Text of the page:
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Life's Ultimate Questions: An Introduction to Philosophy

3.97  ·  Rating details ·  195 ratings  ·  23 reviews
A basic textbook on introduction to philosophy, Life's Ultimate Questions is from a renowned teacher and communicator and can be used in Christian and secular classrooms alike
Hardcover, 400 pages
Published July 27th 1999 by Zondervan
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Average rating 3.97  · 
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Clark Goble
Jul 07, 2012 rated it really liked it
Author Ronald H. Nash begins this text by stressing the value of “worldview thinking.” Nash defines a worldview as “a conceptual scheme that contains our fundamental beliefs [and] the means by which we interpret and judge reality” (Nash 14). Once Nash has established what constitutes a person’s worldview, part one of his text explores the worldview of naturalism and those of Plato, Aristotle, Plotinus, Augustine and Aquinas. Nash justifies his examination of worldviews with the claim that “a ...more
Felipe Barnabé
Apr 15, 2018 rated it really liked it  ·  review of another edition
Shelves: 2018, teologia
Muito bom. Uma boa introdução a filosofia. Me ajudou a entender alguns pontos que não ainda não estavam claros. Não é um livro de história da filosofia, então algumas pessoas podem sentir falta de alguns tópicos ou alguns filósofos. Mas os assuntos que o autor aborda são bem explicados mesmo quando são sucintos. Recomendo!
Dwight Davis
Sep 17, 2011 rated it did not like it
Shelves: crap
Awful. The sections on philosophers were okay. But the latter half, Nash's actual philosophical ranting, were unhelpful and unfair to those with different philosophical positions, particularly those who have a sympathy to postmodern philosophy. Not recommended for those actually interested in learning philosophy. Definitely recommended for those who just want to be told how to think without any critical reflection at all.
Daniel Alvers
Jul 27, 2011 rated it really liked it
Excellent book! This is my new favorite textbook of Philosophy.... Every Christian should read this.
Cynthia
Jul 23, 2012 rated it liked it
It is not an easy read. Philosophy is not my field. His habit of asking leading or sarcastic questions is sometimes confusing. Is he rebutting the opinion of the philosopher he is telling us about or is he illustrating an opinion of the philosopher? I got lost in that question a lot. Learning new vocabulary is hard. So is the twisting way that philosophers use logic to verify their opinion. You have to accept their definition of words to understand what they are saying and then follow their lead ...more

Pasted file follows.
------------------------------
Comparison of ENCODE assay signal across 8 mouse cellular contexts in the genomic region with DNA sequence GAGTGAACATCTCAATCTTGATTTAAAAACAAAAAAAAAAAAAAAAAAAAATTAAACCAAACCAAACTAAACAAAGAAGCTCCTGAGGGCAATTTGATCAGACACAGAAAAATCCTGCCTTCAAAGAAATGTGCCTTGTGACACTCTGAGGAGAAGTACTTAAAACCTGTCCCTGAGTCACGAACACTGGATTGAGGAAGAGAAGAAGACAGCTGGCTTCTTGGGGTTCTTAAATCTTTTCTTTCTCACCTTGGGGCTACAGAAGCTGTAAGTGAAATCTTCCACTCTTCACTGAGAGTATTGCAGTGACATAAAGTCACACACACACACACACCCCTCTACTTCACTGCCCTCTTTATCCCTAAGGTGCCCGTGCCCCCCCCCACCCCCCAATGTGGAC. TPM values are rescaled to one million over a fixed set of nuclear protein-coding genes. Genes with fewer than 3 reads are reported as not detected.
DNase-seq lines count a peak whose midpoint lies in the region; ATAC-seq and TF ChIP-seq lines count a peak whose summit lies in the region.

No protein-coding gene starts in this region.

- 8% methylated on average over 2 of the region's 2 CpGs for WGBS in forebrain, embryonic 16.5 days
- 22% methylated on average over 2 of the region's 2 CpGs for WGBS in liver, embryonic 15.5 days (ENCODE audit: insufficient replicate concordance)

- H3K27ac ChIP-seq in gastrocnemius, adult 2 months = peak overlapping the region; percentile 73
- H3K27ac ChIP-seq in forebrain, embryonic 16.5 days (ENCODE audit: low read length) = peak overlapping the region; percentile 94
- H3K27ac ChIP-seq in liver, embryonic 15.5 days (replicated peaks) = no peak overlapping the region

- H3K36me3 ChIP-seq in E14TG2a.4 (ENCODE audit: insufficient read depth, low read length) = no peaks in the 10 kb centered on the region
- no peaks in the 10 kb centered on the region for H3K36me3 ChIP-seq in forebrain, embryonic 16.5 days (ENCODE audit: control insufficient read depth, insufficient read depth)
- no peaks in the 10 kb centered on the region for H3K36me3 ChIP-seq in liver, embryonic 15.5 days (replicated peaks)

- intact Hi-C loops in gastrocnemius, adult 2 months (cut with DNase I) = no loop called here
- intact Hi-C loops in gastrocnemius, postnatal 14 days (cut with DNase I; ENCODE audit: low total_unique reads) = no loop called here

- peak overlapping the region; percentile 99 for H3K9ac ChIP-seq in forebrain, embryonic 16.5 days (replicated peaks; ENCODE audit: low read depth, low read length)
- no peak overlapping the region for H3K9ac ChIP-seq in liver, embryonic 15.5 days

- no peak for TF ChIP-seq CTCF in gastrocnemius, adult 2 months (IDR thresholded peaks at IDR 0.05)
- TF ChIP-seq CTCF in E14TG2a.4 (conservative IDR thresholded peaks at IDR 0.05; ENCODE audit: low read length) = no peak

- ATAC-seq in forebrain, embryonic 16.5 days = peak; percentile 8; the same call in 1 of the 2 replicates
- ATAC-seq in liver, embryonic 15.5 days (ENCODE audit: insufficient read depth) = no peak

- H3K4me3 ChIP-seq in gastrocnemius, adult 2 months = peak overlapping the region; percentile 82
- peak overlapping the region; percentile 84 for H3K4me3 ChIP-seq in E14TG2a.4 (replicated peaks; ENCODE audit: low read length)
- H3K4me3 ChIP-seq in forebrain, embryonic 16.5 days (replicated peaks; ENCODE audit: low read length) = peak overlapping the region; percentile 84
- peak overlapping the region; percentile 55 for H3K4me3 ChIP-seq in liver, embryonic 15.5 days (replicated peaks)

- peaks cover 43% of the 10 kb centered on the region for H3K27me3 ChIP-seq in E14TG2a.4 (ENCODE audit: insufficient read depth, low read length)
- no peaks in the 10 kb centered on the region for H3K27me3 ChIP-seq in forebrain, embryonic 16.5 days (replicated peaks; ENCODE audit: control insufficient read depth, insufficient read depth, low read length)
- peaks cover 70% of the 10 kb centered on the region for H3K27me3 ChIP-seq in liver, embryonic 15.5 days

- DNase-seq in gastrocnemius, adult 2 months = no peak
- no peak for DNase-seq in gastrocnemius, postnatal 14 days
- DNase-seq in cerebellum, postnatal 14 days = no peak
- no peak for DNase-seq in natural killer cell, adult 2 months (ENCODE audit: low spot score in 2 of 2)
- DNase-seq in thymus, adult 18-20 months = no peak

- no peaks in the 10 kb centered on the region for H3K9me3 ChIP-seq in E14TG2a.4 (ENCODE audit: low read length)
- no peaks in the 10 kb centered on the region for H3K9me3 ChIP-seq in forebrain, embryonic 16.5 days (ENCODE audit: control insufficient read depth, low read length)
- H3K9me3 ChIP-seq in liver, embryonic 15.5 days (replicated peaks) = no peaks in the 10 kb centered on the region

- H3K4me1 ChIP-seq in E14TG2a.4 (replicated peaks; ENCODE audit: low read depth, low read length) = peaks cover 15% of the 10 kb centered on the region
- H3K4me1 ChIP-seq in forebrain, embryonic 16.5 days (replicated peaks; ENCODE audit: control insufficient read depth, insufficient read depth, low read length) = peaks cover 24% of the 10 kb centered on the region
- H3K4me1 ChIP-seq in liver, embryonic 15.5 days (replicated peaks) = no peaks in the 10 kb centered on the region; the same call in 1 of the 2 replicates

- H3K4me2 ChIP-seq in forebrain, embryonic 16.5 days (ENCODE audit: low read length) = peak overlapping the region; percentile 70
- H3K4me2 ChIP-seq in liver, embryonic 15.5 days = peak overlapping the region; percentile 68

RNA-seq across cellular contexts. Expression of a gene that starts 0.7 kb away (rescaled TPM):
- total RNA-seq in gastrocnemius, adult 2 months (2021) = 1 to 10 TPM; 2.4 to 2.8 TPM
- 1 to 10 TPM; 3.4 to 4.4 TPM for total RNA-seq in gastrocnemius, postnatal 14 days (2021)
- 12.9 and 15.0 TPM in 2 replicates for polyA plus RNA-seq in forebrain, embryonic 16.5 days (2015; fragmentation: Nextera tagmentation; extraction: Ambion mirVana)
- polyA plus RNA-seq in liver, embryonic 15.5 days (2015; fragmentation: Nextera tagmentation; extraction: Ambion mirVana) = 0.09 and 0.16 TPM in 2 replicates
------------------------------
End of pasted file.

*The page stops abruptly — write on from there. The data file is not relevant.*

Doug
Nov 08, 2007 rated it really liked it
This is a great text for personal use or the classroom; it was the first textbook that I taught philosophy from. Nash does an excellent job of dividing the subject up into worldviews, starting with the Greeks and then trekking through time, considering eventually Augustine and Aquinas, and the modern influencers Hume and Kant. His suggestion that the pre-Socratics were precursors to modern philosophy has much merit considering their functional materialism. He favors the Reformed epistemological ...more
Grace
Mar 31, 2018 rated it it was amazing
Excellent explanation of basic philosophy, its history, and how it compares and works with Christian philosophy. Goes into some hard concepts but it does a good job of explaining them, even really tough theological ones like omniscience (for real, the explanation of that one seriously changed my perspective on life and built up my faith).
Joshua Lawson
May 10, 2018 rated it really liked it
Shelves: philosophy
In Life's Ultimate Questions, Ronald Nash provides a general overview of the course of Western philosophy from pre-Socratic days to the common era. His own views bleed through many of its pages, but that's to be expected, I suppose. This is a good entry level work.
Chris
Apr 11, 2013 rated it really liked it
Recommended to Chris by: Baptist Bible College
Ronald Nash follows through on his promise to provide the reader with enough philosophical knowledge to interact with the all-important concept of worldview. He gives the reader enough background information to competently engage the various systems of thought that are part of the world. By skillfully interacting with various perversions of reality in thought, Nash gives us the ability to see how every non-Christian system of thought in fundamentally flawed and unable to meet the worldview tests ...more